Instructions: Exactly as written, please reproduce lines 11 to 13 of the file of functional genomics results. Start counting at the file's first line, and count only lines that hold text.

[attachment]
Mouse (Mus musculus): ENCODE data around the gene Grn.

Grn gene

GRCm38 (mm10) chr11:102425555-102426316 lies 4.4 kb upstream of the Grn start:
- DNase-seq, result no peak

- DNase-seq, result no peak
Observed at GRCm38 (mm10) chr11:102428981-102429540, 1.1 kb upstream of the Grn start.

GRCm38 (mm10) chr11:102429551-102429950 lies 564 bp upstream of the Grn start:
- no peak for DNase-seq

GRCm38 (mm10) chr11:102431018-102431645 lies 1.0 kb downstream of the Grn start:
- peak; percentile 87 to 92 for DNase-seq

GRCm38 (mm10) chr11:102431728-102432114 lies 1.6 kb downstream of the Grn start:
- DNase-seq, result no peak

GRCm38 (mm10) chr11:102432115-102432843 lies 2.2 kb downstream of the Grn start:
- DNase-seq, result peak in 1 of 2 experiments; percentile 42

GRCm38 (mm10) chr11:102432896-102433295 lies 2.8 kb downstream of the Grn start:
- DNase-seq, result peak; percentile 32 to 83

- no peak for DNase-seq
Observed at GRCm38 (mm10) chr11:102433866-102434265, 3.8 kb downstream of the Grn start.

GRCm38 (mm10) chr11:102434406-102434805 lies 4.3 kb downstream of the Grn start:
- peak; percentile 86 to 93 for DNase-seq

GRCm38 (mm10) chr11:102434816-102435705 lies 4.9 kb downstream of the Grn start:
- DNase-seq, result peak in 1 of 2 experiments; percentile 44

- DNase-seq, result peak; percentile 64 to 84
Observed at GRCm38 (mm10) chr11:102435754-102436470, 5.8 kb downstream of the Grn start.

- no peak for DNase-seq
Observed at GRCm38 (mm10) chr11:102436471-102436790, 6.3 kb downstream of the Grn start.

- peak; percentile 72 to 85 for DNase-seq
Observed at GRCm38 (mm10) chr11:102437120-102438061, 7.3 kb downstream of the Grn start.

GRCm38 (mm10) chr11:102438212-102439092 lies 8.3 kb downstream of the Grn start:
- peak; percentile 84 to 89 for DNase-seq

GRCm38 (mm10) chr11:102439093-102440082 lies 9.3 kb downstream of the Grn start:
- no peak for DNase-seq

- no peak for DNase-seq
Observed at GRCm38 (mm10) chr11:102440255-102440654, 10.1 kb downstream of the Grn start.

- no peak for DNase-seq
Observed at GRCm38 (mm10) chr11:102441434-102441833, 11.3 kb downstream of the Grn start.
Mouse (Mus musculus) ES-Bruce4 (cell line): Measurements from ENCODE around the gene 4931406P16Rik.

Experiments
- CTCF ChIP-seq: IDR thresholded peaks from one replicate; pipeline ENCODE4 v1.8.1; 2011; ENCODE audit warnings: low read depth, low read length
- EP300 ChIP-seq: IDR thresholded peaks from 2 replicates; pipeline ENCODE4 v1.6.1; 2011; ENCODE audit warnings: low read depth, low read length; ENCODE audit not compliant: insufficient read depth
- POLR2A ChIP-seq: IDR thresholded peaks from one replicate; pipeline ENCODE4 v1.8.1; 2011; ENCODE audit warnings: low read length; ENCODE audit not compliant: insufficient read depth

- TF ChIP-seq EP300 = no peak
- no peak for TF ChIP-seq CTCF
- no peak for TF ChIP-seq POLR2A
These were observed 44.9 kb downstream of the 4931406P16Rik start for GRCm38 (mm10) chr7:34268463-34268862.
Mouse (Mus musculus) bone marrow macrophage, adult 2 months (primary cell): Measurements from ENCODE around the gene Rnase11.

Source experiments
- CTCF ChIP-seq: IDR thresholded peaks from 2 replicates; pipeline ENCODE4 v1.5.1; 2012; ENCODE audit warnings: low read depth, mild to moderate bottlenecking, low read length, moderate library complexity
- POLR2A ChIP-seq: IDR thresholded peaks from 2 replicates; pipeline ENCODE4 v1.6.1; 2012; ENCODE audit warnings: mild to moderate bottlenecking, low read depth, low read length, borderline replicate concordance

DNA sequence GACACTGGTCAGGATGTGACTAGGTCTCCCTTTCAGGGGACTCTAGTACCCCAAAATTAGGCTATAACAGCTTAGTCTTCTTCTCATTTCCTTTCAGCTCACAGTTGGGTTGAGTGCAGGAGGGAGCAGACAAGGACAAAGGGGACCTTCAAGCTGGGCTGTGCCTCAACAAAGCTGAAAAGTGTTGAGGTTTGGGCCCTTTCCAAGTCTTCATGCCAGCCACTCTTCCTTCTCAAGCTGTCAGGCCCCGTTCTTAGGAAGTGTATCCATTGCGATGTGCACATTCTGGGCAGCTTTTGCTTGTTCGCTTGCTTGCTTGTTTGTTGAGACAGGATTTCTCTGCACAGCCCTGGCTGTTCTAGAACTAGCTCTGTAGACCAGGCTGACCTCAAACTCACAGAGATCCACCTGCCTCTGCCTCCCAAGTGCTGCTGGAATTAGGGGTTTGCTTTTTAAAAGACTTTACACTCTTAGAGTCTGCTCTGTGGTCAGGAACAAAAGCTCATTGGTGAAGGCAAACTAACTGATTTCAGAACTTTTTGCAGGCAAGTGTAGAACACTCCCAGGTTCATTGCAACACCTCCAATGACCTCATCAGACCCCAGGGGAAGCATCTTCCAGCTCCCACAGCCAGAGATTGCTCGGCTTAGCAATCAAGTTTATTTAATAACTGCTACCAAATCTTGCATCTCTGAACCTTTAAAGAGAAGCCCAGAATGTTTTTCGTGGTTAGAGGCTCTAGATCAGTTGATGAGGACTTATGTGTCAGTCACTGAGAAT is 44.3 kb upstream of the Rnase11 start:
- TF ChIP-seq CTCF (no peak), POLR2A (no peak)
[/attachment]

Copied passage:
GRCm38 (mm10) chr11:102431728-102432114 lies 1.6 kb downstream of the Grn start:
- DNase-seq, result no peak

GRCm38 (mm10) chr11:102432115-102432843 lies 2.2 kb downstream of the Grn start: